Subject(s)
Blood Vessels/physiopathology , Brachial Artery/physiopathology , COVID-19/physiopathology , Carotid-Femoral Pulse Wave Velocity , Femoral Artery/physiopathology , Hyperemia/physiopathology , Vascular Stiffness/physiology , Vasodilation/physiology , Adolescent , Angiotensin-Converting Enzyme 2/metabolism , Area Under Curve , Blood Vessels/metabolism , Brachial Artery/diagnostic imaging , COVID-19/diagnostic imaging , Case-Control Studies , Cross-Sectional Studies , Female , Humans , Hyperemia/diagnostic imaging , Male , SARS-CoV-2 , Severity of Illness Index , Ultrasonography, Doppler , Young Adult
4.
Br J Hosp Med (Lond) ; 82(7): 1-6, 2021 Jul 02.
Article in English | MEDLINE | ID: covidwho-1337825

ABSTRACT

Pulmonary embolism remains a common and potentially deadly disease, despite advances in diagnostic imaging, treatment and prevention. Managing pulmonary embolism requires a multifactorial approach involving risk stratification, determining appropriate diagnostics and selecting individualised therapy. The first part of this article reviewed the pathophysiology, risk factors, clinical presentation, diagnostic evaluation and therapeutic management and early outpatient management of pulmonary embolism. This second part summarises pulmonary embolism in the setting of pregnancy, COVID-19, recurrent disease and chronic thromboembolic pulmonary hypertension.


Subject(s)
COVID-19/epidemiology , Pulmonary Embolism/epidemiology , Pulmonary Embolism/pathology , COVID-19/pathology , Chronic Disease , Female , Humans , Hypertension, Pulmonary/epidemiology , Hypertension, Pulmonary/pathology , Male , Pregnancy , Pulmonary Embolism/diagnostic imaging , Radiography, Thoracic , Recurrence , Risk Factors , SARS-CoV-2 , Ultrasonography, Doppler , Venous Thromboembolism/epidemiology , Venous Thromboembolism/pathology
5.
Crit Care Med ; 49(7): e663-e672, 2021 07 01.
Article in English | MEDLINE | ID: covidwho-1189487

ABSTRACT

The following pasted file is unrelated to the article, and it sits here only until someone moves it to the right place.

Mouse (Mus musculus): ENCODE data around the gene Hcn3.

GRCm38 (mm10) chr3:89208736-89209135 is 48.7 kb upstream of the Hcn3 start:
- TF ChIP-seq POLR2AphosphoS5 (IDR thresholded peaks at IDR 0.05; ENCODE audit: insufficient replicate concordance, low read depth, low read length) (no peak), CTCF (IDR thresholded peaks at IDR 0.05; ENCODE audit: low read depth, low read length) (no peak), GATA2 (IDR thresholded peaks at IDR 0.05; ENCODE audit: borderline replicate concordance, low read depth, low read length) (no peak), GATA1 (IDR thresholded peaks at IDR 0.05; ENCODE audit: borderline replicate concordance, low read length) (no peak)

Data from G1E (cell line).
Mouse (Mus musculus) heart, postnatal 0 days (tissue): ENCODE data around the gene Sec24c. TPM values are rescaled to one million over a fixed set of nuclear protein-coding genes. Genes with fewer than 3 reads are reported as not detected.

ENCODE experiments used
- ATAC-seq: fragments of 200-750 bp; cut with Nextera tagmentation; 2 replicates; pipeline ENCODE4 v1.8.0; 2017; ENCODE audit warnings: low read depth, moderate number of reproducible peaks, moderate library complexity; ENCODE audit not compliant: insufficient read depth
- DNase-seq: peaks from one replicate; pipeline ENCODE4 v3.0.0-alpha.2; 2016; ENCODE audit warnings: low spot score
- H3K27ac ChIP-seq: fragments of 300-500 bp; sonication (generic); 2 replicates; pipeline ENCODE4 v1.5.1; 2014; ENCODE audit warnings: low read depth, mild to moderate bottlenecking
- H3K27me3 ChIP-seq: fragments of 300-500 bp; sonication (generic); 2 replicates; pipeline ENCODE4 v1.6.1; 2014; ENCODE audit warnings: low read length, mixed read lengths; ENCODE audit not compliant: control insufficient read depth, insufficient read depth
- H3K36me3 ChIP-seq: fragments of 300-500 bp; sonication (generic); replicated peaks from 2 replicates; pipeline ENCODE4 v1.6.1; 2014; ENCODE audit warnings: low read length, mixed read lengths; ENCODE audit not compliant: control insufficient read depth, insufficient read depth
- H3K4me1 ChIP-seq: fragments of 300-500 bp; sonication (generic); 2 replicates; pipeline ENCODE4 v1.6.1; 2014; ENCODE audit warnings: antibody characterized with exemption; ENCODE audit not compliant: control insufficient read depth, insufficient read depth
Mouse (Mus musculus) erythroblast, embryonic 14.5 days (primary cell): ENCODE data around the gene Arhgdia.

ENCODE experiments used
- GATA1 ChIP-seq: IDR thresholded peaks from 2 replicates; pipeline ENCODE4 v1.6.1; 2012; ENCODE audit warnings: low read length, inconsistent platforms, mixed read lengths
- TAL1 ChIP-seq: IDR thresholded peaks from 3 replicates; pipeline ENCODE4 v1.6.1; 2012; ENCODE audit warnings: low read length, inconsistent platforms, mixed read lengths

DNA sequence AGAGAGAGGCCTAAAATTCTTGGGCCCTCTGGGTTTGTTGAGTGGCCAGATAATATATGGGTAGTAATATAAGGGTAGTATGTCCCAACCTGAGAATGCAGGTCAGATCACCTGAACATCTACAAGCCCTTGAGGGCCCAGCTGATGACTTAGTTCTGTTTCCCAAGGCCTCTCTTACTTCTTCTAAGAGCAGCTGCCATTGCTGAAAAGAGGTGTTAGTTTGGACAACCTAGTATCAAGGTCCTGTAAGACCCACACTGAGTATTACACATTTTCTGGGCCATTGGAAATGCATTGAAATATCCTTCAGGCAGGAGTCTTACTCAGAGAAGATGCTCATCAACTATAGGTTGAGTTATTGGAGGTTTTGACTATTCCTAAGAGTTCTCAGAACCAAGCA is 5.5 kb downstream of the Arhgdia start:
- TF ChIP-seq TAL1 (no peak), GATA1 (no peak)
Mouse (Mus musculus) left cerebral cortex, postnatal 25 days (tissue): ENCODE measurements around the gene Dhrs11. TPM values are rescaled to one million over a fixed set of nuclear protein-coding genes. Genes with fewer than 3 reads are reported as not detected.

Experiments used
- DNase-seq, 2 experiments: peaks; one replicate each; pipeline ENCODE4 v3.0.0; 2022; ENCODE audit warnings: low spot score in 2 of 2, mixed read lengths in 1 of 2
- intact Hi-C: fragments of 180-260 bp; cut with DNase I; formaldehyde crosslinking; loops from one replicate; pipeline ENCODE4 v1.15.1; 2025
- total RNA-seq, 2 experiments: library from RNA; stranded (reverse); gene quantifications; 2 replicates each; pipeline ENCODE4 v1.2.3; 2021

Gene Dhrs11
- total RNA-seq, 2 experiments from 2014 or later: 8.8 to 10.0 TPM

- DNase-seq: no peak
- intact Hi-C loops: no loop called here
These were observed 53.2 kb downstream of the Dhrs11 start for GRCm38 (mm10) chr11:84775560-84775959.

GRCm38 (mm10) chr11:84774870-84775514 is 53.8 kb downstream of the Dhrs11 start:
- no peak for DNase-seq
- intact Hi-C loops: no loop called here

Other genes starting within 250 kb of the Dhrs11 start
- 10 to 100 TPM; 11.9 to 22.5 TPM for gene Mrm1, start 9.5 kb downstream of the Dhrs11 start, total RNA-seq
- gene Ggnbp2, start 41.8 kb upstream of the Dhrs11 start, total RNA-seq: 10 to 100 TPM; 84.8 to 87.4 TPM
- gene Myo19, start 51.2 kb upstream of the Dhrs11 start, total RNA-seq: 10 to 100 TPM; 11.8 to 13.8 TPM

OBJECTIVES: Extracorporeal membrane oxygenation is a lifesaving therapy for patients with severe acute respiratory distress syndrome refractory to conventional mechanical ventilation. It is frequently complicated by both thrombosis and hemorrhage. A markedly prothrombotic state associated with high rates of venous thromboembolism has been described in patients with severe acute respiratory syndrome coronavirus 2 (coronavirus disease 2019) infection. These rates have currently not been described during extracorporeal membrane oxygenation in comparison to other viral pneumonias. DESIGN: Retrospective observational study. SETTING: Single high-volume tertiary critical care department at a university hospital. PATIENTS: Patients 16 years old or greater receiving venovenous extracorporeal membrane oxygenation between March 1, 2020, and May 31, 2020, with coronavirus disease 2019 were compared with a cohort of patients with influenza pneumonia between June 1, 2012, and May 31, 2020. INTERVENTIONS: None. MEASUREMENTS AND MAIN RESULTS: The rates of venous thromboembolism and hemorrhage were compared in patients with coronavirus disease 2019 against a historic population of patients with influenza pneumonia who required extracorporeal membrane oxygenation. There were 51 patients who received extracorporeal membrane oxygenation due to coronavirus disease 2019 and 80 patients with influenza. At cannulation for extracorporeal membrane oxygenation, 37% of patients with coronavirus disease 2019 compared with 8% of patients with influenza had filling defects on CT pulmonary angiography (p = 0.0001). Catheter-associated deep vein thrombosis shown on ultrasound Doppler after decannulation was present in 53% with coronavirus disease 2019 versus 25% with influenza (p = 0.01). The rates of intracranial hemorrhage at the time of cannulation were 16% with coronavirus disease 2019 and 14% with influenza (p = 0.8). Elevated d-dimer levels were seen in both conditions and were significantly higher in those with pulmonary thromboembolism than those without in coronavirus disease 2019 (p = 0.02). Fibrinogen and C-reactive protein levels were significantly higher in those with coronavirus disease 2019 than influenza (p < 0.01). CONCLUSIONS: Significant rates of pulmonary thromboembolism and of catheter-associated deep vein thrombosis were seen in both viral infections but were greater in those requiring the use of extracorporeal membrane oxygenation in coronavirus disease 2019 than for influenza.